8th Wiesbaden Festival of Central and Eastern European Film - goEast
Germany, April 9 - April 15 2008
The 8th Festival of Middle and East-European Cinema in Wiesbaden ended with a great success for the Estonian movie Magnus (2007), the first film by 26-year-old Kadri Kõusaar. It won the main prize, The Golden Lily (which carried 10,000 Euros with it), as well as the FIPRESCI prize. Inspired by real events, Magnus tells the story of the relationship between a hedonistic father and his sensitive son who commits suicide after a long odyssey through the reality of modern Estonian society.
Among the other prize winners were Love and Other Crimes (Ljubav i drugi zlocini, 2008) by Stefan Arsenijevic and The Flower Bridge (Podul di flori, 2007) by Thomas Ciulei. The Wiesbaden competition included ten features and six documentaries.
The well organized symposium “Iconography and Nation (Re-)Building” gave an overview about film documents of the Ex-Yugoslavian region. During the festival there were also homages to Armenian director Sergei Parajanov (1924-1990) and Hungarian director Benedek Fliegauf (born in 1974). The Robert Bosch Foundation offered young German filmmakers the opportunity to discuss their new short films and documentary projects with producers, directors and cameramen from East and Southeast Europe. And the Russian film archive Gosfilmofond presented the compilation Hessen Country (Das Land Hessen, 2008) with sequences from old Russian documentaries about the German region Hessen and a restored version of the Boris Barnet movie The House on Trubnaya (Dom Na Trubnoy, 1928).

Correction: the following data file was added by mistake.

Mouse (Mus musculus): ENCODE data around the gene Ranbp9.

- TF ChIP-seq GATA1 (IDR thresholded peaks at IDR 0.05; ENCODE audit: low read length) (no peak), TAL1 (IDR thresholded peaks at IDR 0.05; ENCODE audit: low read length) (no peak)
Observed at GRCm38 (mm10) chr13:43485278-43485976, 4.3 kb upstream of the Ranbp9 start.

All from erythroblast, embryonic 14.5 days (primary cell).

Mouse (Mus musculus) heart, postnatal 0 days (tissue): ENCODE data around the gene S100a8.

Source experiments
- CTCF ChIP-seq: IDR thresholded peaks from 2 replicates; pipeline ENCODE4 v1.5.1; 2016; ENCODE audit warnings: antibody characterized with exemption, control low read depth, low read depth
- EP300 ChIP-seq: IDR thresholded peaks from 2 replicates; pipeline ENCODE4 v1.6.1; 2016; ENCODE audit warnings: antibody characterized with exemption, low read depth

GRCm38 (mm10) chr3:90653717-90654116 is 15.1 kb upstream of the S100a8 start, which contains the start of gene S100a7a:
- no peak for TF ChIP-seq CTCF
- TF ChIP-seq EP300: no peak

More than 9,500 people came to the Wiesbaden festival: a terrific success for festival director Christine Kopf and her team. (Ralf Schenk)